Expelling a member of Congress from any or all committee assignments — where much of the real work of Congress takes place — used to be restricted to the most egregious offenses or criminal actions. The two parties generally agreed that voters should hold politicians accountable every two years in elections. It had been nearly a century since the House stripped a member of all committee assignments before Congress meted out that treatment to Reps. Jim Traficant (D-Ohio) and William Jefferson (D-La.) for pending or active criminal indictments in 2001 and 2006, respectively. In 2018, Reps. Chris Collins (R-N.Y.) and Duncan Hunter (R-Calif.) lost their committee assignments over corruption charges.
The standard fell in 2019, when Kevin McCarthy kicked Rep. Steve King (R-Iowa) off all his committee assignments after reading a New York Times quotation that King contends was misreported. Democrats soon capitalized on the lower threshold.
In 2021, the Democrat-controlled House voted nearly along party lines to remove Rep. Marjorie Taylor Greene (R-Ga.) from all committee assignments over comments she made before her election. “Every single Democrat voted to remove Marjorie Greene on something she said before she ever came to Congress, so they wanted to override what the American people in her district decided” in an election, said McCarthy. Rep. Paul Gosar (R-Ariz.), whose social media account shared a peculiar video portraying Gosar as an anime character attacking Ocasio-Cortez, lost his seat the same year. Then-Speaker Nancy Pelosi (D-Calif.) also blocked McCarthy’s choices to sit on the select committee investigating the January 6 riot. The decision significantly hampered the Republicans’ effectiveness. President Woodrow Wilson observed, “Congress in session is Congress on public exhibition, whilst Congress in its committee rooms is Congress at work.”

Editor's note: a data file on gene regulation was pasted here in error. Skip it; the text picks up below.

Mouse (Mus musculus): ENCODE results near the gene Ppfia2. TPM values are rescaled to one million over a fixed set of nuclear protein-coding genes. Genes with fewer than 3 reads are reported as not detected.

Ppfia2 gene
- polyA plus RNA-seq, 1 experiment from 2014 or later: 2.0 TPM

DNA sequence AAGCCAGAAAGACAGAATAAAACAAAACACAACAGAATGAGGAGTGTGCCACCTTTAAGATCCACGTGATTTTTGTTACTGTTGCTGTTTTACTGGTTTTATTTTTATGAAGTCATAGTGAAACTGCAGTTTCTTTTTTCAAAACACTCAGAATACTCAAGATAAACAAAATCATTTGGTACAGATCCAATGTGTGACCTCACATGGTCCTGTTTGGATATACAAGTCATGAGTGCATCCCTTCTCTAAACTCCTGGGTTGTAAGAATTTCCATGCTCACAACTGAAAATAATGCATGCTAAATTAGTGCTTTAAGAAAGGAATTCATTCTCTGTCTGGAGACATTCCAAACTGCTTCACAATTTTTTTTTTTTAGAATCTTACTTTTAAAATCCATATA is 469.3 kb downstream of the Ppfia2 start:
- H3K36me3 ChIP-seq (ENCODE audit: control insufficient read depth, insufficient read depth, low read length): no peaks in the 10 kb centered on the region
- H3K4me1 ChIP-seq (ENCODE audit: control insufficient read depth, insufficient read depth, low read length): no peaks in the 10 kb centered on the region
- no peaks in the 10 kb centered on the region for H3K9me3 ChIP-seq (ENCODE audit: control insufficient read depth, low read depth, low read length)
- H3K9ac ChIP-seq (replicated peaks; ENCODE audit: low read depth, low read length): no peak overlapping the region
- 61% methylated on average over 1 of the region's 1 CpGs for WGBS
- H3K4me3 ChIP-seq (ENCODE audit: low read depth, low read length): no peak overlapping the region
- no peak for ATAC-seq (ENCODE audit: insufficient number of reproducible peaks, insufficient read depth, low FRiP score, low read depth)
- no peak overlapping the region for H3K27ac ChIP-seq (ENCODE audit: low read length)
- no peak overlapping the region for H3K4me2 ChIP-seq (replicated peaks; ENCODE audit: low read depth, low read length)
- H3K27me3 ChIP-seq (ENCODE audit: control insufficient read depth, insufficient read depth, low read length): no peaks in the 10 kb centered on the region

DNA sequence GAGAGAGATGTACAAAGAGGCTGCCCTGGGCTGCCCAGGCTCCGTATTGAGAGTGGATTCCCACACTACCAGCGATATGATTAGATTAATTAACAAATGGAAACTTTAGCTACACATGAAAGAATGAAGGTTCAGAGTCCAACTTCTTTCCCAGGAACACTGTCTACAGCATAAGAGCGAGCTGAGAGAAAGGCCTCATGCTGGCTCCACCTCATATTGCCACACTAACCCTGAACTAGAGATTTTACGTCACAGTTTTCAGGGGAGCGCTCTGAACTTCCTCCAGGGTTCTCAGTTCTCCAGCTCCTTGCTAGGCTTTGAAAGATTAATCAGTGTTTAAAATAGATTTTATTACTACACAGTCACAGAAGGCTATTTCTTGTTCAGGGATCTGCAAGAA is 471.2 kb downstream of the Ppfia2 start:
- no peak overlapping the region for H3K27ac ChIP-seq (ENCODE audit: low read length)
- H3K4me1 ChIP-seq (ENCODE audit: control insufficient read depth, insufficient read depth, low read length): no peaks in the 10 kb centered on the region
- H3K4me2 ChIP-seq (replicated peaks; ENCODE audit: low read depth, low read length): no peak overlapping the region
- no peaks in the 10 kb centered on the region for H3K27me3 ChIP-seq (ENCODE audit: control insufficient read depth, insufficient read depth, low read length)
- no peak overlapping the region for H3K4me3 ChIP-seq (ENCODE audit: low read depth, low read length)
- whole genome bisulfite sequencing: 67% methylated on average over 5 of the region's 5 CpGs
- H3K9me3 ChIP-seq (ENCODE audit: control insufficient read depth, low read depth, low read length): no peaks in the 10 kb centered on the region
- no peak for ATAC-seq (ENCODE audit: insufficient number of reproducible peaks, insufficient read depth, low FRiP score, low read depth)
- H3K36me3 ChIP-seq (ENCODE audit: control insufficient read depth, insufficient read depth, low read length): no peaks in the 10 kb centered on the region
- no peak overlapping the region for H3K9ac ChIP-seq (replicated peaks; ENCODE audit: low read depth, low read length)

Yet Pelosi sheltered Omar from the consequences of her numerous bracing statements, claiming that Omar had misspoken, because she “has a different experience in the use of words.” Rather than condemn Omar by name over her statements, in March 2019 the House passed a resolution blasting “white supremacists” for “targeting traditionally persecuted peoples, including African Americans, Latinos, Native Americans, Asian Americans and Pacific Islanders and other people of color, Jews, Muslims, Hindus, Sikhs, the LGBTQ community, immigrants, and others.” Its only reference to anti-Christian discrimination was an historical reference to President John F. Kennedy’s Catholicism.
In addition to the one-committee removals of Schiff, Swalwell, and Omar, the House Ethics Committee is investigating Rep. George Santos (R-N.Y.), the freshman congressman and former drag queen who told a plethora of lies before his election last November.
Removing congressmen from committee assignments will become the province of a new investigative committee of their colleagues. To secure the votes of Reps. Ken Buck (R-Col.), Nancy Mace (R-S.C.), and Victoria Spartz (R-Ind.), Kevin McCarthy agreed that he and Jeffries will appoint a bipartisan committee to draw up a legislative code of conduct. He mentioned Buck and Mace as potential members of the committee.
“Moving forward, every single member of Congress has a responsibility as to how they carry themselves” and to know they can face “due process in a bipartisan way,” said McCarthy.
Ben Johnson is senior reporter and editor at The Washington Stand.